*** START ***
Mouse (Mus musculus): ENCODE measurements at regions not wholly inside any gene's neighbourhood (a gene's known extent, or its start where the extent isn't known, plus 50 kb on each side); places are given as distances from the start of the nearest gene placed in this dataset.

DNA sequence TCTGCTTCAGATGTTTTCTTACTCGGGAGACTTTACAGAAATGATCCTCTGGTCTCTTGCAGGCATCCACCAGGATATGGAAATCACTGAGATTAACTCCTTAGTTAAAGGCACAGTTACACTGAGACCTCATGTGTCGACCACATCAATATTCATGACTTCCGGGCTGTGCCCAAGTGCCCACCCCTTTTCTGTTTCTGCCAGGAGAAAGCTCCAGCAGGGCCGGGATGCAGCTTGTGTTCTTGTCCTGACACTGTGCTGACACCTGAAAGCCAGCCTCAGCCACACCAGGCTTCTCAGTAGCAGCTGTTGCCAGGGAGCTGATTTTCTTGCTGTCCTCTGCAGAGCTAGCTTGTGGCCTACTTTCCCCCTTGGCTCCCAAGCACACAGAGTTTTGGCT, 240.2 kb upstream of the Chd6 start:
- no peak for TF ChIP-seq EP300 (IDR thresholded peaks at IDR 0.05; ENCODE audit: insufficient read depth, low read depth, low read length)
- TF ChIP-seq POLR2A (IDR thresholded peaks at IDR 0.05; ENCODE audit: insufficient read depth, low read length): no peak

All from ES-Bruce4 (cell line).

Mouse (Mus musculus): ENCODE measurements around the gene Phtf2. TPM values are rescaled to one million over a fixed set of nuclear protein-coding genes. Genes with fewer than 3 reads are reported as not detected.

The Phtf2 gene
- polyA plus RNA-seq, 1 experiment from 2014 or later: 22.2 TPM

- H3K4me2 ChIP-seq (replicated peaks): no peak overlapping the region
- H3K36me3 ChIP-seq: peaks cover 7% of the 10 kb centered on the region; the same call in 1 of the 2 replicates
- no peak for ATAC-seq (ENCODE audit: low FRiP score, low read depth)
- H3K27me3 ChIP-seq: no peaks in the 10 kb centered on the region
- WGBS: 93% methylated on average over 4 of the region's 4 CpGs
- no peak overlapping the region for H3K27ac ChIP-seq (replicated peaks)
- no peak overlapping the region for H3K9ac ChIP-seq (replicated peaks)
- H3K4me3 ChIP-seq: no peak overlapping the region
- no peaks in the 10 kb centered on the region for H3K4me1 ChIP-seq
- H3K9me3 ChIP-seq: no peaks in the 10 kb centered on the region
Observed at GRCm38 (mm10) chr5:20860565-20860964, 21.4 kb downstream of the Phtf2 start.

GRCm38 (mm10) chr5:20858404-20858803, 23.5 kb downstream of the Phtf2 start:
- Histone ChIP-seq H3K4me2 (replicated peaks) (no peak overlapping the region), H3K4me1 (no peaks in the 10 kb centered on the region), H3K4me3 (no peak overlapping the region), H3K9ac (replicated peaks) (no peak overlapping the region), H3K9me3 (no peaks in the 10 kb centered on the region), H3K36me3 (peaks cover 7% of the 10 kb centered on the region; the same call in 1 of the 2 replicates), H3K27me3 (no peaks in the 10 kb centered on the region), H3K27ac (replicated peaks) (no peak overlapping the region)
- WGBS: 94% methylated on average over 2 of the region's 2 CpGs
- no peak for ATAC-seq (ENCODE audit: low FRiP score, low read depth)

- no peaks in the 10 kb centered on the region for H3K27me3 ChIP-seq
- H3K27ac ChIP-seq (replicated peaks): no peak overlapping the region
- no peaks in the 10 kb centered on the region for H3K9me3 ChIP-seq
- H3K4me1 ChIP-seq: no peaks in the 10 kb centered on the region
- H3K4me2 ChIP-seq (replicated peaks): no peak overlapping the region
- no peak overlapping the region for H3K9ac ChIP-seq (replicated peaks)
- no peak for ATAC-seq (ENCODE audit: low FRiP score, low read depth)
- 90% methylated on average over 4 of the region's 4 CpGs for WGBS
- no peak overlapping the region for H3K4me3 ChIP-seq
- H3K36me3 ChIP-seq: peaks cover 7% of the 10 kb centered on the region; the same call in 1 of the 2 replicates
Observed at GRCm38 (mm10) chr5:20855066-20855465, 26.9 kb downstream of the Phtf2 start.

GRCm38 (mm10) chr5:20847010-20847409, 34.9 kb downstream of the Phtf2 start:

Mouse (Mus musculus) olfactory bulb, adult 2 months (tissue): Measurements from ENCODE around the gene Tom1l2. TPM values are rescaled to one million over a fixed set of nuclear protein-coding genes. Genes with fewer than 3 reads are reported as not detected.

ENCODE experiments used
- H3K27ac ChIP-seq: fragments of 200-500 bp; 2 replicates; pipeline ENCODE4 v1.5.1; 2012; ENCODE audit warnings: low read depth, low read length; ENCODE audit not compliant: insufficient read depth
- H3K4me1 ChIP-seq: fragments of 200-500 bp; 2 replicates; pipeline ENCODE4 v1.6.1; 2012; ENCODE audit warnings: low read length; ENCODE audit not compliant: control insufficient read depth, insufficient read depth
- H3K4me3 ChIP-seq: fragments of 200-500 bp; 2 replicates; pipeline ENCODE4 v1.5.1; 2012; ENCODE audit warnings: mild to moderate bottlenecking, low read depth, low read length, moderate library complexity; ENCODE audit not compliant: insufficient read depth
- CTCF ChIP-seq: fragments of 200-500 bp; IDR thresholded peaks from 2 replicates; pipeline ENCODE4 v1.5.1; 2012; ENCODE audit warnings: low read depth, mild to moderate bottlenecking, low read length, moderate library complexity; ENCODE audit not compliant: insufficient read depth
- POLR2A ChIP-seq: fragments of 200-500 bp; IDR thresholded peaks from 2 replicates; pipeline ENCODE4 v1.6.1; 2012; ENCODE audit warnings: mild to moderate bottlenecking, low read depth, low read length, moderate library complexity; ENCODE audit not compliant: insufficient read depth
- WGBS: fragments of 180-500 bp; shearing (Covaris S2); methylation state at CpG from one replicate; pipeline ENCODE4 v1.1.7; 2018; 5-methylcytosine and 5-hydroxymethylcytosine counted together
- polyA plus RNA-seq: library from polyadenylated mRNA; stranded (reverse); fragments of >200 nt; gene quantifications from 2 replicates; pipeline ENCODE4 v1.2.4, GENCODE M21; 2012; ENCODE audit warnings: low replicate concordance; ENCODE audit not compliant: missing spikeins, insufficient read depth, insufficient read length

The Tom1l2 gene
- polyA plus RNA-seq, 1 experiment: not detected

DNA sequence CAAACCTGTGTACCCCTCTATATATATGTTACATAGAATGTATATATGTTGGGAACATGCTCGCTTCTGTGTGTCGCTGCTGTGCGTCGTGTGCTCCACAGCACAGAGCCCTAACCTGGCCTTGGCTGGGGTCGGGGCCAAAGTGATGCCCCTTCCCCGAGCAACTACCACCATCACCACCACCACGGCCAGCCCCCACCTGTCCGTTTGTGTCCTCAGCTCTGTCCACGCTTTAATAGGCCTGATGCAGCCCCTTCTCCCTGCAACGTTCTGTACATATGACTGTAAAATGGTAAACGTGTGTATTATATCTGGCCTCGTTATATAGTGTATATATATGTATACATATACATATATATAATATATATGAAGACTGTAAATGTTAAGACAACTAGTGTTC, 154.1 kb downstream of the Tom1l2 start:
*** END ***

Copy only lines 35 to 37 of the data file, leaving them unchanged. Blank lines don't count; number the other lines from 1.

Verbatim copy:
GRCm38 (mm10) chr5:20847010-20847409, 34.9 kb downstream of the Phtf2 start:

Mouse (Mus musculus) olfactory bulb, adult 2 months (tissue): Measurements from ENCODE around the gene Tom1l2. TPM values are rescaled to one million over a fixed set of nuclear protein-coding genes. Genes with fewer than 3 reads are reported as not detected.

ENCODE experiments used